NEW YORK — Howard Norman was just 15 when his best friend, his very closest friend in the entire world, died unexpectedly. "Over a weekend," Norman said. "One of those blood diseases."
The event shattered what for Norman was already a shaky young life. With trouble in his own Midwestern family, Norman dropped out of school and hitch-hiked north. It was 1964, the era of civil rights demonstrations and the first faint voices of protest over Vietnam.
Even now, as he speaks of that period, Norman's soft voice grows more subdued still. In truth, the mood across America then was one of festering tumult. "There were," Norman said, "certain inclinations to clear yourself away from events and culture." Norman ended up in Manitoba, working with a fire crew.
Fluent in Three Dialects
At least half that crew was Cree Indian, standard-bearers of North America's last true hunting and fishing culture. Spread from Hudson's Bay across the plains of Saskatchewan, the Cree remain this continent's largest, most widely distributed tribe of Indians. As his acceptance grew along with his intermittent years of residence with these members of the greater Algonquin group of Indians, Norman found himself fluent in three of the tribe's dialects, "passable" in the remaining two.
The death of Paul, Norman's close friend, and his ongoing experiences among the Cree form the framework for "The Northern Lights" (Summit Books: $16.95), Norman's highly acclaimed first novel.
'You Can Adopt a Region'
"It was not only a different place, but I also wanted a whole different cultural history. I had projected myself into a region of the world that most seemed to collaborate with my imagination," Norman said, sipping coffee during a break from ethnographic studies at the American Museum of Natural History here. "The north seemed for me to embody that." He paused. "Clearly, you can adopt a region, the same way you adopt a family."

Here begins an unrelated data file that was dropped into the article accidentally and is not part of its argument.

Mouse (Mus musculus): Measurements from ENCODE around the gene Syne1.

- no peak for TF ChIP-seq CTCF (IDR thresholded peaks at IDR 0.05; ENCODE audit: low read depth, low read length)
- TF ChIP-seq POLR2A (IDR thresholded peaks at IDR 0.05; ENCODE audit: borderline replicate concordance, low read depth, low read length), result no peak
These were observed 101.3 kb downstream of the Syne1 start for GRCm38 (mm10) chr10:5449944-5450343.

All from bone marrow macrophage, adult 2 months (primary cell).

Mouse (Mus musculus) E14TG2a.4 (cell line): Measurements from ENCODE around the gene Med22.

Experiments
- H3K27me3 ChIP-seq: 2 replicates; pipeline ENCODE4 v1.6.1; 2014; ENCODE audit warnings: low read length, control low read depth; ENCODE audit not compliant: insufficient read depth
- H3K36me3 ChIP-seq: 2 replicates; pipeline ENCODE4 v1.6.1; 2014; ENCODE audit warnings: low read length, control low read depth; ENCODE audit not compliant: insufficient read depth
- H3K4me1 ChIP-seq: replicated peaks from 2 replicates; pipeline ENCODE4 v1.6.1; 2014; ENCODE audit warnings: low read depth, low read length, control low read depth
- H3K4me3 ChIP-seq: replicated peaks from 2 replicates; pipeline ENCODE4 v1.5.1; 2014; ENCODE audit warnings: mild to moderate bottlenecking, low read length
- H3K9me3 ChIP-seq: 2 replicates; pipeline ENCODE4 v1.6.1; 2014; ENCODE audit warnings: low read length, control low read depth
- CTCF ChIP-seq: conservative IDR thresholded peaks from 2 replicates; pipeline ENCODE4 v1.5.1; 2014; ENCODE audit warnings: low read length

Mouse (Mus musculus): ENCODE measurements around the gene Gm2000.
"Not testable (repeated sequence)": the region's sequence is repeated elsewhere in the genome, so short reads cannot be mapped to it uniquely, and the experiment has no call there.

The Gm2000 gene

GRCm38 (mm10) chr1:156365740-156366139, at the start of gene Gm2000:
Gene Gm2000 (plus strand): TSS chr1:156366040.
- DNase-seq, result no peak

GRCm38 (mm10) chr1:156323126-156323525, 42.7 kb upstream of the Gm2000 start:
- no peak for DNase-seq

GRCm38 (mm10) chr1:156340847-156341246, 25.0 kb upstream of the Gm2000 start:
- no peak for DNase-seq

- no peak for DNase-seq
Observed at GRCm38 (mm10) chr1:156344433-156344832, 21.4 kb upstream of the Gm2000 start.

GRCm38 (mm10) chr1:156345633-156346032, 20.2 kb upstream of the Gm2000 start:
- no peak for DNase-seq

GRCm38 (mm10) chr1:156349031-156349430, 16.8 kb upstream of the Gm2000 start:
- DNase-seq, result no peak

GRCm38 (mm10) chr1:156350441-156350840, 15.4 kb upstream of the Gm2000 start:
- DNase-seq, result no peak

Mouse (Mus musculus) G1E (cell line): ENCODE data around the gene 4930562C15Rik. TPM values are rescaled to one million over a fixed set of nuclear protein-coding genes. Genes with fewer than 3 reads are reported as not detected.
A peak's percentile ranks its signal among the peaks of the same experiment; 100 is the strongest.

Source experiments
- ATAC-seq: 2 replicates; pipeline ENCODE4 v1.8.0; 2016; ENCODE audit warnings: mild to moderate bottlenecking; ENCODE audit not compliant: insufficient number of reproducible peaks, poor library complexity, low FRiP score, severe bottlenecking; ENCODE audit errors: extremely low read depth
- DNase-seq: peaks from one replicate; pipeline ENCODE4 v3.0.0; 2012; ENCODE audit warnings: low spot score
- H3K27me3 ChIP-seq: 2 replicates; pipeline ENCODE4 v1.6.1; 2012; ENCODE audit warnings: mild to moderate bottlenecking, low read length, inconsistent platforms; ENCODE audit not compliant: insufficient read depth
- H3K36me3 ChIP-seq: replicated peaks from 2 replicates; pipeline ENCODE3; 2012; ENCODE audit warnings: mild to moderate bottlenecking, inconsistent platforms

Four years in the writing, and aided by a prestigious, $25,000 grant from the Whiting Foundation, Norman's novel captures the cadence of a culture that tells rich stories even in the course of day-to-day existence. "My thumb, it invited the splinter," one character cries out to explain an invading shard of wood. Or, as an elderly Cree woman once lamented by telephone to Norman, serving as a volunteer interpreter between the Cree and the Western physicians who treat them, "My heart has a grudge against my body."
"Phrases that emanated from so deep a hollow in the throat that they seemed like whispers," Norman writes of his early encounters with the Cree. "The shifts in cadence and inflection, and the travels, within a single sentence, from scratchy monotones to lilting, buoyant strains."
Norman himself marvels at his facility for the "very oral milieu" of the Cree, conceding that his comfort with the language is what has allowed him write the novel and to translate the stories in "Northern Tales" (Pantheon Folklore and Fairy Tale Library) and "Where the Chill Came From" (North Point Press). "For some reason I've been lucky," he said. "I can't learn French or Spanish, but I can pick up Algonquin and Eskimo languages. I don't know why."
That ability permitted him to integrate with the Cree, to serve as a translator while working, at age 18, for a wildlife group called the World Society for the Perfection of Animals. Still, he strove to separate himself from the same culture he was embracing.
"There never has been one moment, not any moment, when I had a culturally vicarious feeling, a longing to be something I was not," Norman said. "I knew who they were and who I was." Besides, "I think the Arctic and the sub-Arctic is a place that does quite a bit to dissuade you from fantasy."
'I Am an Outsider'
Norman returns often, and stays in frequent contact with longtime acquaintances from among the Cree. But always, he said, "I am aware that I am an outsider, no matter how old my friends are."
At home with the mythology, the day-to-day heritage of the Cree, Norman found himself focusing in part on how each culture comes to describe where and how it lives. "When you tell a Cree person about someone who owns 500 acres near Big Sur," Norman said, "the operative word is own . They question how someone could own the land."
Far from proprietary, Norman came to feel at one with the land in northern Canada. There was, for example, the 11-month period he spent living in an abandoned fire lookout, conducting a field study on the Canadian lynx. Norman had three short-wave radios, his only steady companions in the Manitoba wilderness.
"I would get the Amsterdam Orchestra, perfectly clearly," he remembered. "So here I was in this fire lookout, alone, and I would have this music. You could sort of eavesdrop on the rest of the world."